Over on his blog the other day, Mark Evanier wrote about how you can't judge all comedians by the couple of minutes they get on TV, but need to see their full act to appreciate them. It's a good piece and worth reading. He singled out two in particularly, one of which was Paula Poundstone, who he loved.
Like Mark, I find Paula Poundstone hilarious. Bordering on amazing.
I only saw her “live” once. And in some ways it doesn’t count as seeing her live, though in some ways it counts more because it was comedy at its most pure. Though live, it wasn’t on stage doing her act. But it was a large bulk of her act, sort of.
What I saw was at the Consumer Electronics Show, and she was the celebrity some company had hired for the day. That happens a lot at CES. They'll have a celebrity there to meet-and-great, just to attract attention. She did more than just standing behind a booth though and saying "hi, so nice of you to stop by." Instead, she was on the exhibit floor, getting attention for the product, randomly talking with people who had gathered, which is a large part of her act, just interacting with people and going off on tangents. Needless-to-say, a good-sized group had gathered, and more kept stopping. There were maybe 50 to 100 people. I stood off to the side and just watched for probably 10-15 minutes, because I think she’s great. And this was Paul Poundstone not only doing what she does best, but without a net, no material to fall back on, just talking with strangers. Close-up. No way to pause and use the stage. She was just surrounded and wandering around. And she was absolutely hilarious. It was a joy.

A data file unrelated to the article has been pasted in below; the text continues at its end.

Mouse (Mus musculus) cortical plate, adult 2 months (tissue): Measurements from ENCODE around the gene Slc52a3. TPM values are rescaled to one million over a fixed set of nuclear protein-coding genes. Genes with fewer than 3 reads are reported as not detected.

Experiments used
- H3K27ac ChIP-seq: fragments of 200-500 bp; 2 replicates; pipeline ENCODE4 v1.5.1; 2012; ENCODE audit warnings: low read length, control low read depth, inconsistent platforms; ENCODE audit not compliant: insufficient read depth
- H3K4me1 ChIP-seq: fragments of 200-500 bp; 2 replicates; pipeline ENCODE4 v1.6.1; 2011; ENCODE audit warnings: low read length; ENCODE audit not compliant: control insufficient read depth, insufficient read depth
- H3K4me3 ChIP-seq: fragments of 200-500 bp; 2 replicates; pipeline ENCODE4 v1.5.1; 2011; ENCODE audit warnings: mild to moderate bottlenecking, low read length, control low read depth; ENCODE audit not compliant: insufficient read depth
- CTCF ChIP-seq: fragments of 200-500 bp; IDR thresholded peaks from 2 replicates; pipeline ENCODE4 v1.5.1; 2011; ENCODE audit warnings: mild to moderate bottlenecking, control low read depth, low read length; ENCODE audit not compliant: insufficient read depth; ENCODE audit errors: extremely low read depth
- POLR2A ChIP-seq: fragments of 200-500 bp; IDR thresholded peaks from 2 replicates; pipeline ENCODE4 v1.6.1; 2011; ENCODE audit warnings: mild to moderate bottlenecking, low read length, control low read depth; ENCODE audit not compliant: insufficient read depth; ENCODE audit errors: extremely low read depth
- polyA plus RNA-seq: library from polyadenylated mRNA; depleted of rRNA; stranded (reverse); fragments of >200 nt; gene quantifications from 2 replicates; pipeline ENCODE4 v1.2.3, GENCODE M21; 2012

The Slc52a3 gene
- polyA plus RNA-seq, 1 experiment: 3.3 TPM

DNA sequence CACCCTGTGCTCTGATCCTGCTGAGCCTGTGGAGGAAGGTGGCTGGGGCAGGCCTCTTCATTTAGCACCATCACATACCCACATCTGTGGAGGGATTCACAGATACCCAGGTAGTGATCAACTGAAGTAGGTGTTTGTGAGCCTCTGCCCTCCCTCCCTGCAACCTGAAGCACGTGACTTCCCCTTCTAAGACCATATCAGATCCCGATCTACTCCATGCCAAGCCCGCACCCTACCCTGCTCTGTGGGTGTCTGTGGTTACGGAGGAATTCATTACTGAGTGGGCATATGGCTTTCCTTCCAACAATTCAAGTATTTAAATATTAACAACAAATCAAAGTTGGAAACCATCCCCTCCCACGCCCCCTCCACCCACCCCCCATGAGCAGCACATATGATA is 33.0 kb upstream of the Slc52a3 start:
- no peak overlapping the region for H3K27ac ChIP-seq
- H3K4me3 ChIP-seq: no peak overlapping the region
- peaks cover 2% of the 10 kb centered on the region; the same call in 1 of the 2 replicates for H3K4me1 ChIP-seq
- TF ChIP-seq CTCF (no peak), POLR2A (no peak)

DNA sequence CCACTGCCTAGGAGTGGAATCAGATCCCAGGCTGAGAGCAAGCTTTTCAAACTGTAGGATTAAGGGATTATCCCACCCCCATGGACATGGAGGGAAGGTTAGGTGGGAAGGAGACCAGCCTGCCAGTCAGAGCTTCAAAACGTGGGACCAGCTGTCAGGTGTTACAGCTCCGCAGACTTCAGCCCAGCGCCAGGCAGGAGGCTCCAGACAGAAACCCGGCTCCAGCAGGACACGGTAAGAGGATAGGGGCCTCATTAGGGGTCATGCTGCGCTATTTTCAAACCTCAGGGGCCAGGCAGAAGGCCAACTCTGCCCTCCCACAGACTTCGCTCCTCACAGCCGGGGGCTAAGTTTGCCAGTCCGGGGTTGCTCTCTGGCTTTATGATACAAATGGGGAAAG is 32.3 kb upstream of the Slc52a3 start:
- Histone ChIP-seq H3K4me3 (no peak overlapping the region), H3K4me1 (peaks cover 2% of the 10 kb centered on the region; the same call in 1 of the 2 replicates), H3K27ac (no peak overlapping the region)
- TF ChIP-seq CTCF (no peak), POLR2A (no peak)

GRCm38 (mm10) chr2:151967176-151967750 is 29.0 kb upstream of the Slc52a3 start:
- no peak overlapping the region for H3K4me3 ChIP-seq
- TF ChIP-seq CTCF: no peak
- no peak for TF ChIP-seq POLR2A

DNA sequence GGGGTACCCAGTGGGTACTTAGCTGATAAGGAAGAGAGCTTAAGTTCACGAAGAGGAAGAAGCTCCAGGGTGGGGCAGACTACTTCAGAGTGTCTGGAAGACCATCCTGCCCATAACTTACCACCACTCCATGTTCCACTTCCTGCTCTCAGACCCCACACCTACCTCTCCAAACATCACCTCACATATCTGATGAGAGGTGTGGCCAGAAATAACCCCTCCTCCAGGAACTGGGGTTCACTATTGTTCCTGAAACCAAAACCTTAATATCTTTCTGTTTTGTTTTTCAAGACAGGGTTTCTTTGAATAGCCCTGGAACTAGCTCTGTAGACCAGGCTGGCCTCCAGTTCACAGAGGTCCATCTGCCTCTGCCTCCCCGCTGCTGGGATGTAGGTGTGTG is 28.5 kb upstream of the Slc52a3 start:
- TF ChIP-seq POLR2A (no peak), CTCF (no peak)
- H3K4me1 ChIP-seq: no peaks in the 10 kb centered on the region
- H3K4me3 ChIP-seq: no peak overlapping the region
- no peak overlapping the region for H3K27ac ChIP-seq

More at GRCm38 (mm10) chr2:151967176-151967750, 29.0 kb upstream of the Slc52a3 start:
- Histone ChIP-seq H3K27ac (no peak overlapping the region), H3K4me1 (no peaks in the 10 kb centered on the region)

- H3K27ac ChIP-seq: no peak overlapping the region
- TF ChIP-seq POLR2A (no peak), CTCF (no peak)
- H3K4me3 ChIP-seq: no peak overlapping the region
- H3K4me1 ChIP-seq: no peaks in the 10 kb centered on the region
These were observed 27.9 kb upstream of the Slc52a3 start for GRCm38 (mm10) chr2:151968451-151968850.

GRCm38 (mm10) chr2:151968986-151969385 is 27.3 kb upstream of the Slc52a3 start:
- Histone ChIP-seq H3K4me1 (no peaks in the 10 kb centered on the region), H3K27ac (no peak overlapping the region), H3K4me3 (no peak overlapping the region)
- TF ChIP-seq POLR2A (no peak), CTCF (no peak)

The closest I’ve come to seeing her act was only on TV, but it was on HBO, I think, who was broadcasting one of her concerts from a college campus. It lasted an hour or so, and was one of the funniest things I’ve seen. I’ve tried to track it down for years. The main thing I remember is her talking with some girl in the audience who said that her roommate didn’t come to the concert because she stayed in the room to study. Paula borrowed the girl's phone, got the number and called the roommate. And she talked with her for about 10 minutes. The auditorium was roaring. I don’t recall at this point if they’d hooked it up so that you could hear the roommate or if it was a one-way conversation. Either way, she was great. As I said, that was what she does at her best. The only other thing I remember is her laying down on her back on the stage and ad-libbing with an audience member from flat on her back for about 5 minutes – and she was a hoot.
I like her even in small doses on TV – or on Wait, Wait, Don’t Tell Me. But then, having seen her do her extended work, I can appreciate the little moments.
Mainly, I’m glad she got her life in order and was able to get over that massive hump that could have been career-ending. (For those unaware, the very short version is that there were charges of abuse of her adopted children. It subsequently turned out to be something else entirely -- bad, but not anywhere remotely the horror that people thought. Basically, she had a drinking problem. And I'm pretty sure she even got to keep custody of them all. But the public damage was done.) It would be tough to overcome a hurdle that bad in any entertainment field, but for a stand-up comedienne, it would seem near impossible. I remember when David Letterman had her on for her first appearance back, after quite a few years (a reason I’ve always liked him and cut him slack for his snarkiness...), and she brought down the house, as they say.
So, here's 9-1/2 minutes of what Paula Poundstone does, jumping into the middle of one of her concerts.
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Robert J. Elisberg is a political commentator, screenwriter, novelist, tech writer and also some other things that I just tend to keep forgetting.
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